Stockholm World Water Week 2019: Veolia, provider of solutions for access to water and sanitation for all

In Stockholm, World Water Week (25-30 August 2019) ends after 5 days of debate and exchange on the theme of "Water for society - Including All": lack of clean water, decent toilets, pollution, drought and extreme weather events... Governments, businesses and civil society have a collective responsibility to build more inclusive societies: access to an adequate quantity and quality of water, is at the root of human and environmental security and essential to prosperity. Water is key to achieving the goals of the 2030 Agenda (SDGs). Veolia, which participated in the discussions, presented several tried and tested solutions for providing access to water and sanitation for all.

WASH ("Water, Sanitation and Hygiene"): a polycentric approach to enable everyone to access water

States are responsible for access to water and sanitation, in particular through their decisions about water pricing and solidarity. But they are increasingly delegating implementation to local public officials who rely on various political and economic actors: in the end, resource management is moving towards a "polycentric" approach. Veolia supports communities in these approaches, whether in India, Bangladesh, Morocco, Ecuador, or France.

Sanitation for all through the circular economy

With the territories Veolia designs circular economy solutions. This is the case of the Nairobi slum in Kenya where one million people live: as part of its partnership with the Toilet Board Coalition, the Group has identified start-ups capable of deploying large-scale sanitation access solutions. One of them is based on breeding fly larvae on waste – the larvae are recovered in the form of protein intended for use in livestock farming or as fertilizer by local agriculture.

The economic model for this sanitation solution for all is viable. It involves building 25,000 toilets and collecting waste in containers. This phase requires funding through social impact bonds that measure social and health impacts. This model costs $10 per person per year, compared to $50 for traditional sanitation approaches. Investors such as the World Bank and the International Finance Corporation could provide earmarked funds to a country's government. The project could be rolled out over 3 to 5 years.
Marc Delaye
Veolia Senior Executive Vice President, Development, Innovation & Markets

Protecting water and the oceans: global plastic recycling solutions

The world is now aware of the impact of plastic waste on marine ecosystems. The development of the plastic circular economy on a global scale is a solution that will protect the oceans but also requires real political determination, economic incentives and industry commitment. The “Alliance to End Plastic Waste” in particular, of which Veolia is a founding member, mobilizes multinational companies that pledge to invest $1 billion over the next five years in fighting plastic pollution. For example the project “STOP” targets zero plastic waste in the environment while creating new local jobs.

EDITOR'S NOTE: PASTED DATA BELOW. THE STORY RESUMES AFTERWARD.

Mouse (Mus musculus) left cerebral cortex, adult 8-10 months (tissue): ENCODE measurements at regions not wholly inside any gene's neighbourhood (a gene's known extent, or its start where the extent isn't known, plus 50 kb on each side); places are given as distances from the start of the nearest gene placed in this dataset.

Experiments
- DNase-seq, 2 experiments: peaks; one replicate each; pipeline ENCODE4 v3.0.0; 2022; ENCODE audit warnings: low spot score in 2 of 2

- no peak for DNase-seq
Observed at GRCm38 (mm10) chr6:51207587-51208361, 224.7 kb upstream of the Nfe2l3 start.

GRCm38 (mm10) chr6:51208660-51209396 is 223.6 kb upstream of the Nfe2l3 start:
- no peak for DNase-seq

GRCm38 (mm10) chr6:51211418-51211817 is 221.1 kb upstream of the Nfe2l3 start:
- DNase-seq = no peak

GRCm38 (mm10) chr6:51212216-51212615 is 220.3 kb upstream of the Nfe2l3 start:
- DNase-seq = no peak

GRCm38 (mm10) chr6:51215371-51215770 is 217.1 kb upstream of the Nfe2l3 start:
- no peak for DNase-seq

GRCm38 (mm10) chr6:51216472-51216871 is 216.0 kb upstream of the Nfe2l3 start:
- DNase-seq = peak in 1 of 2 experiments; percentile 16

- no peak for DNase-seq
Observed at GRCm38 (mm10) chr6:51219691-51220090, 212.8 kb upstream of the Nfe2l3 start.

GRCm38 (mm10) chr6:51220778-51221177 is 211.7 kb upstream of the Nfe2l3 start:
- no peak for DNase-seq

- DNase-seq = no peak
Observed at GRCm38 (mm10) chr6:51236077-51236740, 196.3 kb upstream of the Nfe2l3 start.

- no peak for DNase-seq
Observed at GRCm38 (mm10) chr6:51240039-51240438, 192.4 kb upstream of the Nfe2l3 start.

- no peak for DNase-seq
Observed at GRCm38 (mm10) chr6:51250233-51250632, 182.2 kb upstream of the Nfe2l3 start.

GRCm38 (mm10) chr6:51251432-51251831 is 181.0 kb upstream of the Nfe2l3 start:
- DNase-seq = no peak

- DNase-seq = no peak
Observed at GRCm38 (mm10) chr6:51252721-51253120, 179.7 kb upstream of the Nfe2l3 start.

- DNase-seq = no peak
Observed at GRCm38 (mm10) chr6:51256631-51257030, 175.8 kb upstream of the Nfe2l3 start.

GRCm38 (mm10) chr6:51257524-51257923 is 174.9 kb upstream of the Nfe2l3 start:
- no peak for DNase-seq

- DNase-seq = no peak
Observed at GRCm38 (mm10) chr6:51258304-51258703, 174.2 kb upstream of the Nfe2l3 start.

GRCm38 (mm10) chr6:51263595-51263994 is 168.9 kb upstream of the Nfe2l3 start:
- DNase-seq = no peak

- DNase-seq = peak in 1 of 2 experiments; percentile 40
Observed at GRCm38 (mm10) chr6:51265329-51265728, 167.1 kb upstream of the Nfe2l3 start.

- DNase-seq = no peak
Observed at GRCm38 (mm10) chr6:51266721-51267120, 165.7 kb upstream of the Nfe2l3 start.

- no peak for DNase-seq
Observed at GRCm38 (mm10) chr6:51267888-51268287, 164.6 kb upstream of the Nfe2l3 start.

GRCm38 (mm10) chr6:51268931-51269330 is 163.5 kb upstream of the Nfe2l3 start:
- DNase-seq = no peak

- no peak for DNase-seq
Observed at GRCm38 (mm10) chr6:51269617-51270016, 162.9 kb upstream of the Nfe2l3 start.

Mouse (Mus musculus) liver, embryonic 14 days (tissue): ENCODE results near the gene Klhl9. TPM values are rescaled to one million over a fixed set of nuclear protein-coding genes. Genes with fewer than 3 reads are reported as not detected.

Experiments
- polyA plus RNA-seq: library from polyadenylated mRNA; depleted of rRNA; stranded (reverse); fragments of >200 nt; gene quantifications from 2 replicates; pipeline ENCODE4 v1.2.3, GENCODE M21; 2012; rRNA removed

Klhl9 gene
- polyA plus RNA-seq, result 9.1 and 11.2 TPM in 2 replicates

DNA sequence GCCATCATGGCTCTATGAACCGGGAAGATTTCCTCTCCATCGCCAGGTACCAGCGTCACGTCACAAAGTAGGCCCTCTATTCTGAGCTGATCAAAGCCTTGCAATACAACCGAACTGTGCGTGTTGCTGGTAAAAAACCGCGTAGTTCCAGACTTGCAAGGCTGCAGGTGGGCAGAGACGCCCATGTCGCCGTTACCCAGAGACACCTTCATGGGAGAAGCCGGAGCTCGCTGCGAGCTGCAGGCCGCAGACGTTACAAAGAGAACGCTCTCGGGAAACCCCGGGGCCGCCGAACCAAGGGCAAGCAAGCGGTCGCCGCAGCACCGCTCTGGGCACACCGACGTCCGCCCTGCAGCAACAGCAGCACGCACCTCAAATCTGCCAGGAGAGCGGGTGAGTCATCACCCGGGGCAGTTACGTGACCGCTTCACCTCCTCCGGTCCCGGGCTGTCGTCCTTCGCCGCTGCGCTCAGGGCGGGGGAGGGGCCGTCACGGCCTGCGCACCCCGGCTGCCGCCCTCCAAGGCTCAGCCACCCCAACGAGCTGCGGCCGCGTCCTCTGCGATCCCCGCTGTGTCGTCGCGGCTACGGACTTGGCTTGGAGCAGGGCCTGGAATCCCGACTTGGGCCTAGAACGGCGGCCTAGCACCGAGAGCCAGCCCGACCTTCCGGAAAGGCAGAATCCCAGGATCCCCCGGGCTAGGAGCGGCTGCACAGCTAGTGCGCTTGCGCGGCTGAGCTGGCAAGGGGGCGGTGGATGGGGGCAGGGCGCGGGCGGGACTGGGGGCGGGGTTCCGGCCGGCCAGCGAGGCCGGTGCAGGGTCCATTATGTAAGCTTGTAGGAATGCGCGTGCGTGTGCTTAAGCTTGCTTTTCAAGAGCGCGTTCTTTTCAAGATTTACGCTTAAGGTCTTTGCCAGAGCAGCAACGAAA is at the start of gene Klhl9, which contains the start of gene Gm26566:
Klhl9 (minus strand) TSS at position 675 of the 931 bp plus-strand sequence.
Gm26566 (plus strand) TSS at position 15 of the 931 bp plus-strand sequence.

Ensuring access to water for the most disadvantaged households

In Guayaquil (Ecuador), Veolia and the city have improved the management of trucks that provide drinking water to the 120,000 inhabitants in the Monte Sinai slum – which is not connected to the drinking water system.

The first two months of operation introduced more and shorter trips, and increased the number of daily deliveries for each water tank by 75%, with a lower price and better service. The price of water has been reduced by 25% from $1.00 to $0.75 for 250 litres. The times of arrival for the tanker trucks are indicated on a mobile app.
Frédéric Certain
Veolia CEO in Ecuador

The region of Tangier (Morocco), with 575,000 inhabitants in 2002, combines strong population growth (+ 4.4% / year) and limited access to water supply (only 72% of the population). The neighbourhoods of the most disadvantaged populations were not served. The city therefore committed to rolling out access to water and sanitation services for all residents.

The social connection program has made it possible to achieve an access rate in 2018 of over 99% of the population. The engagement of local elected officials allows for a dialogue with citizens, the operator manages performance, and NGOs support newly connected inhabitants. The project has been recognized as part of the Kingdom's National Initiative for Human Development.
Naoufal Salama
Veolia Contractual and Legal Director in Morocco

Social and community entrepreneurship: necessary support 

In 2013, Delhi (India) entrusted Veolia with the development of the water supply in Nangloi, which has a population of one million, 30% of whom live in disadvantaged neighbourhoods. Experience shows that the switch to tap water available 24 hours a day requires social support: Veolia therefore launched "Pop Up India", a social incubator to select players able to support newly connected inhabitants. The selected incubator deploys its services to 9,000 households in Nangloi and will be extended across the entire region.

In Aguascalientes (Mexico), Veolia provides 280,000 inhabitants with drinking water, 80% in disadvantaged areas: in association with the "Tlanemani" women's foundation, Veolia launched the "Women Partners" social program, intended to help customers in debt. The aim is to improve customer service by supporting the empowerment of women in the communities.

The women employed visit residents in their neighbourhood and offer them options to sort out payment for water. A "social insurance plan" for highly indebted users will soon offer price reductions. The Women Partners' community entrepreneurship develops inclusive economic development of the water service.
Jorge Perales
Veolia Deputy Sales Director in Mexico